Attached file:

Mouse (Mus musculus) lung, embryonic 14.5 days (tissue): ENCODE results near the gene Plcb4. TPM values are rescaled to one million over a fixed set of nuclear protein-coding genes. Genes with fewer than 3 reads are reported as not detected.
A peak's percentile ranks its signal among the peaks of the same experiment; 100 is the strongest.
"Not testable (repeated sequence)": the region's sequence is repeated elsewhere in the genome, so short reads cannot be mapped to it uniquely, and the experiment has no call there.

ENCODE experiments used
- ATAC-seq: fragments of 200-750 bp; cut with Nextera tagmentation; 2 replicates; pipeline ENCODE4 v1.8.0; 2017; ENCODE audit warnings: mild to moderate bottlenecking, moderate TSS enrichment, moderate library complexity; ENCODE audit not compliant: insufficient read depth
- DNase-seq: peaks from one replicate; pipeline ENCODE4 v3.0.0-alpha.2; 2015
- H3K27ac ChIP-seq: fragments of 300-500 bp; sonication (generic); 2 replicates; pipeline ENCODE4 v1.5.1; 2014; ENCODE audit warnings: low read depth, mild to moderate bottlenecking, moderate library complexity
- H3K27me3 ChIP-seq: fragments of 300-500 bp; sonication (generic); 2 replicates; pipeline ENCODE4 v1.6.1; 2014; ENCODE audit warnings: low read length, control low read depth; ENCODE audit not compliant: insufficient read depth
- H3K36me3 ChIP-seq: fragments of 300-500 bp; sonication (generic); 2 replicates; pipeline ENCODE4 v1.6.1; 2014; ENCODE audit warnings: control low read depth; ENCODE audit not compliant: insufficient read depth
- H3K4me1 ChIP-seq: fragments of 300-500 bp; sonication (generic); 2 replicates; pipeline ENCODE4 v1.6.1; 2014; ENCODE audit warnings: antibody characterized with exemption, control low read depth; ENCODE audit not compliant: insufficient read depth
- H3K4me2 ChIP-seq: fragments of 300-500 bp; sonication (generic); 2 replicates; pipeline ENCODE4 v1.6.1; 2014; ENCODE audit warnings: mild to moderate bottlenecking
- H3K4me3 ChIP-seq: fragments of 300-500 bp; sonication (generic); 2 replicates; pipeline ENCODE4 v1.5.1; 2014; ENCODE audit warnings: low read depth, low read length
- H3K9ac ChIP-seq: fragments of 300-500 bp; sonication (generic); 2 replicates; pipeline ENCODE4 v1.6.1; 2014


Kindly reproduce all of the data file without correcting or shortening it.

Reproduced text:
Mouse (Mus musculus) lung, embryonic 14.5 days (tissue): ENCODE results near the gene Plcb4. TPM values are rescaled to one million over a fixed set of nuclear protein-coding genes. Genes with fewer than 3 reads are reported as not detected.
A peak's percentile ranks its signal among the peaks of the same experiment; 100 is the strongest.
"Not testable (repeated sequence)": the region's sequence is repeated elsewhere in the genome, so short reads cannot be mapped to it uniquely, and the experiment has no call there.

ENCODE experiments used
- ATAC-seq: fragments of 200-750 bp; cut with Nextera tagmentation; 2 replicates; pipeline ENCODE4 v1.8.0; 2017; ENCODE audit warnings: mild to moderate bottlenecking, moderate TSS enrichment, moderate library complexity; ENCODE audit not compliant: insufficient read depth
- DNase-seq: peaks from one replicate; pipeline ENCODE4 v3.0.0-alpha.2; 2015
- H3K27ac ChIP-seq: fragments of 300-500 bp; sonication (generic); 2 replicates; pipeline ENCODE4 v1.5.1; 2014; ENCODE audit warnings: low read depth, mild to moderate bottlenecking, moderate library complexity
- H3K27me3 ChIP-seq: fragments of 300-500 bp; sonication (generic); 2 replicates; pipeline ENCODE4 v1.6.1; 2014; ENCODE audit warnings: low read length, control low read depth; ENCODE audit not compliant: insufficient read depth
- H3K36me3 ChIP-seq: fragments of 300-500 bp; sonication (generic); 2 replicates; pipeline ENCODE4 v1.6.1; 2014; ENCODE audit warnings: control low read depth; ENCODE audit not compliant: insufficient read depth
- H3K4me1 ChIP-seq: fragments of 300-500 bp; sonication (generic); 2 replicates; pipeline ENCODE4 v1.6.1; 2014; ENCODE audit warnings: antibody characterized with exemption, control low read depth; ENCODE audit not compliant: insufficient read depth
- H3K4me2 ChIP-seq: fragments of 300-500 bp; sonication (generic); 2 replicates; pipeline ENCODE4 v1.6.1; 2014; ENCODE audit warnings: mild to moderate bottlenecking
- H3K4me3 ChIP-seq: fragments of 300-500 bp; sonication (generic); 2 replicates; pipeline ENCODE4 v1.5.1; 2014; ENCODE audit warnings: low read depth, low read length
- H3K9ac ChIP-seq: fragments of 300-500 bp; sonication (generic); 2 replicates; pipeline ENCODE4 v1.6.1; 2014